Laura Fischer from Down The Block LLC said she was grateful hers was one of the chosen charities “yet again for the third time.” As she explained, Down The Block has been helping local Millburn-Short Hills families pay their bills ever since the economic downturn in 2008. Fischer said with pride, “We have now paid $100,000 worth of bills, helping 48 families.” She then read letters of thanks from individuals and families who have received aid. Fischer concluded, “All of you here at Millburn Middle School should feel so good and so proud that you have helped Down The Block be there for your neighbors.”

The last speaker was MMS teacher Rebecca Nelson, Vice President of Eliminate Poverty Now. This group gives aid and assistance to the Little Rock Early Childhood Development Center in Kibera, Kenya, a Nairobi slum. According to Nelson, Kibera’s size is about that of Central Park, and one million people live there. Founded in October, 2003, the nursery school started with ten children. The school now has 200 children, and serves over 450 children in the community, including those with special needs. The school’s founder also established a day care and sewing center for young mothers. Nelson said that Millburn Middle School students have donated $2000 to building the library at the center, which has been named the Millburn Library.

Nelson put together a touching IMovie depicting the school and the children. She closed by saying “I think one of the greatest quotes I’ve heard is that we are the first generation in the history of the world to have the power to eliminate extreme poverty, and you’re really making a difference being here tonight, feeling the passion for the cause, and instilling that in your children and your community.”

The back of the little tents on each table contained facts on hunger issues in New Jersey and beyond:

  • Seventeen percent of New Jersey is hungry and only 6 percent receive welfare.
  • 738,900 people live at or below the poverty line.
  • 1.6 million people in New Jersey are among the working poor.
  • In New Jersey, 27 percent (575,000) of kids live in low income families.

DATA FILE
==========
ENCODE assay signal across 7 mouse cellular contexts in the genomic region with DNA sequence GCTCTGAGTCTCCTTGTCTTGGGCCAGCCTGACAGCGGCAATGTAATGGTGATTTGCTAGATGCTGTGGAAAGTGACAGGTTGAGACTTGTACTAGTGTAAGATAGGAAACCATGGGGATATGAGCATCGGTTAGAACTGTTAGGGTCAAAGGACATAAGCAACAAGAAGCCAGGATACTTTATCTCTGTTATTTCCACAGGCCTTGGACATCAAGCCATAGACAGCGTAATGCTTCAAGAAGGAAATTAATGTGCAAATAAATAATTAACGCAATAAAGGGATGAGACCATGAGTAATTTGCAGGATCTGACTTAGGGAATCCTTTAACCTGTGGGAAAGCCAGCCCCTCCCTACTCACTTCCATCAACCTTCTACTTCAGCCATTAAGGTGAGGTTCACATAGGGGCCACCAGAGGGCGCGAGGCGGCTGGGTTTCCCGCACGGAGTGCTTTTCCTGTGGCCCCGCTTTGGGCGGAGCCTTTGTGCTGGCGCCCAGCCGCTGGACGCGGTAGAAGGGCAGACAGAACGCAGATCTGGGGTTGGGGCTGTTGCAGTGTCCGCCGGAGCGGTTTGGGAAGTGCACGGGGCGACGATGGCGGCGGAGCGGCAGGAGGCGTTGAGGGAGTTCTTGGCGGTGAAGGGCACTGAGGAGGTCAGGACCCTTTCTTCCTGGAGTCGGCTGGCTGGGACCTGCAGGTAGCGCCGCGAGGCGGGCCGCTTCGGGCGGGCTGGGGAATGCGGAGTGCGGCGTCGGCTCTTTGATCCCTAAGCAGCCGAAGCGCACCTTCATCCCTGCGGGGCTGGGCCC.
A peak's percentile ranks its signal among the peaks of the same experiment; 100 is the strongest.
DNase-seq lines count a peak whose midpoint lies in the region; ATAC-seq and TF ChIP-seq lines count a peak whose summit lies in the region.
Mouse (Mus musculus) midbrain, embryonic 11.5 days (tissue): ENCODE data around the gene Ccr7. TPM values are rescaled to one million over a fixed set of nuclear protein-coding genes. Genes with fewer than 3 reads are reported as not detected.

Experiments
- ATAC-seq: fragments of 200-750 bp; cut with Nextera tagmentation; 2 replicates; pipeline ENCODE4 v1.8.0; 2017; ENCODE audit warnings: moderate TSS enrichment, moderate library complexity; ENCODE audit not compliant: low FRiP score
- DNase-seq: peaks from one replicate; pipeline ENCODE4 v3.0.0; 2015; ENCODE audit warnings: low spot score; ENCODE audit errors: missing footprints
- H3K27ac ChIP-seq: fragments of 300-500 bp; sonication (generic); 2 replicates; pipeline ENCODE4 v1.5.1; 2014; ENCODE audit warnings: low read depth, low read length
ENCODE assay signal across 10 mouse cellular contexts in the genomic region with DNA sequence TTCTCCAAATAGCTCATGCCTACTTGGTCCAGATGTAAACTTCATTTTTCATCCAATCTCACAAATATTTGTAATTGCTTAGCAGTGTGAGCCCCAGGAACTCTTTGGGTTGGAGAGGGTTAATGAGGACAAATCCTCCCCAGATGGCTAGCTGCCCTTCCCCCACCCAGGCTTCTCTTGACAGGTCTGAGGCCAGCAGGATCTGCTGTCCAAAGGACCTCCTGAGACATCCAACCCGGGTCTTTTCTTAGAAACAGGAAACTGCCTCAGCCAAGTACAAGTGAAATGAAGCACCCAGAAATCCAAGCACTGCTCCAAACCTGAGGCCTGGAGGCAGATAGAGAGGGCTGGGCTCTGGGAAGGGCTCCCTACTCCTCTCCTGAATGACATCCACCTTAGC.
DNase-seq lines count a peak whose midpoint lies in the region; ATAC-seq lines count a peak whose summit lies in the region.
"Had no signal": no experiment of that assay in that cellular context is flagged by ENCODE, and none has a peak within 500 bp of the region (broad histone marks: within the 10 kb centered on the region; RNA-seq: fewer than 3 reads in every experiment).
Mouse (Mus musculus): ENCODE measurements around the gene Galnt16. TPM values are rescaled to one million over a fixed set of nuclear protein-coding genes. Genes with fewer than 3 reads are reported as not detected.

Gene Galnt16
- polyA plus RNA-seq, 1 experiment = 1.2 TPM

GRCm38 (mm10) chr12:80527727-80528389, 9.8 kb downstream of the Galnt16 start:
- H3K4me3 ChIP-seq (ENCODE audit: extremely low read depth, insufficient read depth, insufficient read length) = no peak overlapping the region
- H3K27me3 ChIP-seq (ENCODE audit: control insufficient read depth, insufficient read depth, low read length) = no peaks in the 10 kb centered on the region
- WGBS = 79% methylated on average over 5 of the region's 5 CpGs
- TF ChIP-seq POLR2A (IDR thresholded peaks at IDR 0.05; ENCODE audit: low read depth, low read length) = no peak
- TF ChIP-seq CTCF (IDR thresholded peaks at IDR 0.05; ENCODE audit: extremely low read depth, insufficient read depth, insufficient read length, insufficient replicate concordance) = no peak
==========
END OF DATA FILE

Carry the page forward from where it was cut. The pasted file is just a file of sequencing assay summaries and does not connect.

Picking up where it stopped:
• In the United States, more than one out of six children lives in a household with food insecurity, which means they do not always know where they will find their next meal.

If anyone would like to donate, contact, or send on behalf of Empty Bowls, c/o Claudia Sohr at the Middle School, 25 Old Short Hills Road, Millburn, NJ 07041.

Excitement continued at the Evening of Excellence. Parents and children passed through the halls and headed for classroms while listening to music in front of the auditorium from the Select Strings conducted by Marie Tracy, and Sax Duets with WooHee Han and Alber Kuo, and Fred Czarnecki.

Lots of people were drawn to brightly painted chairs lining one wall in the first floor hallway. Sohr, whose idea it was to have students paint the chairs, writes, "The Chair Project was born when I delivered the used bicycles to the Bike Exchange back in October and went down to the basement to help store the bikes.The chairs were piled in a corner and I inquired about their future (the bike store used to be an old Newark restaurant and the chairs were left there when the store changed hands). I asked the director of the Bike Exchange Organization if I could take them for the purpose of 'upcycling' them and she agreed. (According to Wikipedia, upcycling is the process of converting waste materials or useless products into new materials or products of better quality or a higher environmental value.)  The used chairs meant to be put out on the global garbage heap have been given a new life by the Soar Harmony Peer Leaders.”

The chairs were sold during the Evening of Excellence for $25 each. Proceeds will be donated back to the Newark Bike Exchange which in turn gives its profits to the Girls and Boys Clubs of Newark. Half of the funds received from the sale of the chairs will be donated to UNICEF.

Another highlight of the evening was the preview of three songs from the musical “13.” Jake Gluckman and Samuel Dantowitz, leading actors in the show, received excited screams and extensive applause for their performances. “13” will play at the Middle School March 30-April 1.